Secrets and lies
My co-worker and I are great friends, and spend all day instant-messaging. We're both married, so there's no risk of an attraction developing, but at an office function his wife overheard me call him my "work-husband" and demanded I cut off non-business contact with him. Should I ignore her?
- Anna G., Toronto
No. Your heart may be pure, but his wife thinks you're threatening their marriage. Before it escalates into a screaming match worthy of Real Housewives of New Jersey, consider her position. He already spends most of his waking hours with you in a world that excludes her - that's huge, especially if he's cheated in the past. Perhaps she hasn't heard that "office spouse" relationships are supposed to be platonic. And there's always risk; marriage isn't a chastity belt. While most polls on office romance delicately omit in-house adultery, we all know people whose affairs have started on the job - too many out-of-town conferences, too much bad chardonnay. You get the picture.
Cut back. Try inviting different people when you go for coffee or lunch so your duo is less cozy. After-work drinks or hitting the gym together are other no-gos. (Nothing blurs judgment like alcohol or a good sweat.)
Although I don't see you becoming BFFs with the wife, a casual dinner with respective spouses in tow may help your relationship with him seem less exclusive (and you less like a home wrecker). One thing: Tempting as it may be, watch that conversations with him don't end up bashing her. Her jealousy may drive your friendship underground, where it might smoulder and burst into flame.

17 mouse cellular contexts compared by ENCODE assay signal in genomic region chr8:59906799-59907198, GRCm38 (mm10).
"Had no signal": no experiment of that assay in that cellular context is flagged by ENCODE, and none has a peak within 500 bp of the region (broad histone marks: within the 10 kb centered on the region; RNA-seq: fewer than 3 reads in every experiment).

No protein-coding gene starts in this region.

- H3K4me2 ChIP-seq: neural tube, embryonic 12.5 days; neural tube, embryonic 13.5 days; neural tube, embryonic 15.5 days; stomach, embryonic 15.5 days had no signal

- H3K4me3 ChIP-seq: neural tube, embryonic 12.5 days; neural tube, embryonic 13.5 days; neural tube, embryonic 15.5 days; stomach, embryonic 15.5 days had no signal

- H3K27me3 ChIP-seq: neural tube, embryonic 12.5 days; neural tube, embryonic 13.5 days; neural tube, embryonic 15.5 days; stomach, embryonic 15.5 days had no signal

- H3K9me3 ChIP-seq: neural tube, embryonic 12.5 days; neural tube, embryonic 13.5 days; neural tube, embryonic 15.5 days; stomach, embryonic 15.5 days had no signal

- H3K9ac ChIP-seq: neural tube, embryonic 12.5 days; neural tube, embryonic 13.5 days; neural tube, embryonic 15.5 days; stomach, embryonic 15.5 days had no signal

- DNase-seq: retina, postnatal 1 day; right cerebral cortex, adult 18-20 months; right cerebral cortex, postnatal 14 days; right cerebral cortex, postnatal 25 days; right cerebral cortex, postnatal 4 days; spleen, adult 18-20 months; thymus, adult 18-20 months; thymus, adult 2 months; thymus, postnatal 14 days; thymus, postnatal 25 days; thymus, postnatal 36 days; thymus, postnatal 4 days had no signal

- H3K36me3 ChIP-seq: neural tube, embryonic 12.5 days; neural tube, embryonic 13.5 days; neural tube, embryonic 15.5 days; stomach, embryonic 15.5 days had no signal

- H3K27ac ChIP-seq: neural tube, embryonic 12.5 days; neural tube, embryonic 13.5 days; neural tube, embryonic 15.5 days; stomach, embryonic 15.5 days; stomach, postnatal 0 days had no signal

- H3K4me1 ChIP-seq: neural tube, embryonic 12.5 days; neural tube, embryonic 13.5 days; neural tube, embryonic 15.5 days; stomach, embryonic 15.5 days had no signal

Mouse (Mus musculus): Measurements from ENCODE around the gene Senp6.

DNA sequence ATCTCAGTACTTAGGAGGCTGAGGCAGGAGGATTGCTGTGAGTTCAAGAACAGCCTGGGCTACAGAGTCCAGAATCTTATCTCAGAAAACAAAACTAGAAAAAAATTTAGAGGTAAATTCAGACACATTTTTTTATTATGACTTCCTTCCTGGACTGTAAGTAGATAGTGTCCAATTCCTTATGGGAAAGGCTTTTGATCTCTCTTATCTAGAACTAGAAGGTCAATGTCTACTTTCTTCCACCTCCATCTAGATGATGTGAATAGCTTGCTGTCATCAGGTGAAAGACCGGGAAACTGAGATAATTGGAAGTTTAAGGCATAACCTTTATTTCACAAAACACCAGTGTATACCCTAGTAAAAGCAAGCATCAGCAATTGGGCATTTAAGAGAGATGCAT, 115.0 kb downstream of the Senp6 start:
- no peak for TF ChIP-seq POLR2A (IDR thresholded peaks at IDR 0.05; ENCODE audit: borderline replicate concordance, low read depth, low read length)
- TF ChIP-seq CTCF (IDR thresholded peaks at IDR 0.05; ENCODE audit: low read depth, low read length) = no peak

I work in marketing, and a co-worker recently accused me of plagiarizing his idea for a campaign I pitched. I admit there's a superficial resemblance; I've been overworked lately and I may have subconsciously absorbed some influence, but the bulk of the work is mine. What should I tell my boss?
- Andrew P., Toronto
The truth. Have you learned nothing from cheats such as Jonah Lehrer? The former New Yorker staff writer fabricated quotes in his book Imagine (once a bestseller, pulled recently from a bookstore near you). Denying the charges when he was initially confronted by another journalist, Lehrer finally admitted lying "in a moment of panic." The scandal cost him his job and his reputation.
You may own the bulk of the work on the campaign, but what about the rest? Whether you were influenced subconsciously or peeked over your co-worker's shoulder, it's not all yours. Even if you feel no guilt, it's better to be branded as the big man who shared the credit rather than as a cheat. So, since the co-worker challenging you isn't likely to let it drop anyway, acknowledge it. Otherwise, it will catch up with you. And with all due apologies to Casablanca - maybe not today, maybe not tomorrow, but soon and for the rest of your life.